Sixteen-year-old Ariadne’s whole life is curated and shared with the world. Her royal family’s entertainment empire is beloved by the tabloids, all over social media, and the hottest thing on television. The biggest moneymaker? The Labyrinth Contest, a TV extravaganza in which Ariadne leads fourteen teens into a maze to kill a monster. To win means endless glory; to lose means death. In ten seasons, no one has ever won.
When the gorgeous, mysterious Theseus arrives at the competition and asks Ariadne to help him to victory, she doesn’t expect to fall for him. He might be acting interested in her just to boost ratings. Their chemistry is undeniable, though, and she can help him survive. If he wins, the contest would end for good. But if she helps him, she doesn’t just endanger her family’s empire—the monster would have to die. And for Ariadne, his life might be the only one worth saving.
Ariadne’s every move is watched by the public and predestined by the gods, so how can she find a way to forge her own destiny and save the people she loves?
Emily Roberson’s debut Lifestyles of Gods and Monsters is a YA novel about celebrity culture, family dynamics, and finding love amidst it all. Available October 22nd from Farrar Straus & Giroux.
You will have seen them, I suppose. The grainy pictures, taken with a long telephoto lens. It has been fourteen years, but they still shock.
She has a face that everyone knows. Beautiful. Determinedly blond. Curated. The tabloid writers say, “Never a hair out of place.”
In the series of paparazzi shots, she strides across the pasture. No Photoshop. No airbrush. No filters. It is a long walk, and the photographers got her from every angle. As always, she is trim, tanned, and toned (another favorite tabloid description). If her sheet of golden hair and blue eyes are familiar, her expression is not. Usually her face in pictures is cool and composed. Icy. In these, she is ravenous.
She never could hide how she felt about that bull.
That face alone would have been enough to sell all the magazines in a newsstand. Enough to crash any server. Even without the wooden cow. But there is a wooden cow. A cowhide-covered box with legs and a head.
When the white bull walked out of the sea a few months earlier, people called it a gift from the gods. They said it was a sure sign that Daddy was a good king of Crete; that he still had the favor of the gods, even after my older brother’s murder. Our tragedy. That Daddy had been right to go to war with Athens. They called it beautiful. For myself, I don’t see what’s beautiful about a bull, white or brown. They look like livestock to me. Not my type.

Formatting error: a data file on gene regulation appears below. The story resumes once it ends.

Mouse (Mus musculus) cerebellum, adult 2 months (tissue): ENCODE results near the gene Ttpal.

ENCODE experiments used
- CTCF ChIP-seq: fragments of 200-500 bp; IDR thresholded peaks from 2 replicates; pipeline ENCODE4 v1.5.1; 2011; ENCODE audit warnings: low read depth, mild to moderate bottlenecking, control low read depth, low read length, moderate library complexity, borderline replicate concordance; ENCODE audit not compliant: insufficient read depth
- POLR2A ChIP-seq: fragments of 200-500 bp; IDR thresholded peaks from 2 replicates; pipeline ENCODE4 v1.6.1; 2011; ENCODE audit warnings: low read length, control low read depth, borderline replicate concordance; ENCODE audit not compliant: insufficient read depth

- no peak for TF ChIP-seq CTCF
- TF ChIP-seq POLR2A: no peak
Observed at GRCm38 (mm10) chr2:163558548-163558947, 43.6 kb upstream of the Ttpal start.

It was beautiful to my mother.
There are lots of theories about my mother and the bull— some people say Daddy should have sacrificed it instead of keep.ing it. Daddy thinks that’s ridiculous. The gods would not have handed him such a valuable thing only to ask him to kill it. Other people say it was because my mother was too proud and the gods wanted to take her down a notch. However, she’s still proud, even after her abasement.
I think it’s because the gods are jerks.
Whatever the reason, my mother fell in love with a bull and when the bull didn’t return her affection, Daedalus, Daddy’s architect, built her the wooden cow and brought it out to the pasture for her.
The paparazzi pictures of what happened next were taken from so far away that if you didn’t know what you are looking
at, you wouldn’t know what you are looking at.
Unfortunately, I know.
Eventually, the bull returned to munching the grass, and my mother went back to the palace.
When she returned to the paddock later, Daddy’s people checked the trees for paparazzi, so there were no more pictures.
No one knows why she stopped going to see the bull. Maybe her infatuation ran its course, like an infection. Maybe the gods thought it had gone on long enough. Maybe she got tired of the whole thing. Eventually, life returned to normal. More or less. Mother went back to her royal duties and her social whirl, and if people moo when her name is mentioned, they do it very quietly behind closed doors. After a while, the world’s attention moved on to the next big scandal.
The bull was never the same afterward. It went crazy, charging around, breaking fences, tearing up pastures. Daddy got so irritated that he had Heracles capture it and take it to the main.land. Let it be Athens’s problem, Daddy said. Maybe it missed my mother. Who knows. Bulls can’t talk.
My mother can talk, but she never talks about the bull. Daddy blocks access to the sites where the pictures are posted, but it’s like the Hydra, always popping up somewhere else.
You’d think people would stop caring, but I guess it never gets old.
Excerpted from Lifestyles of Gods and Monsters, copyright © 2019 by Emily Roberson.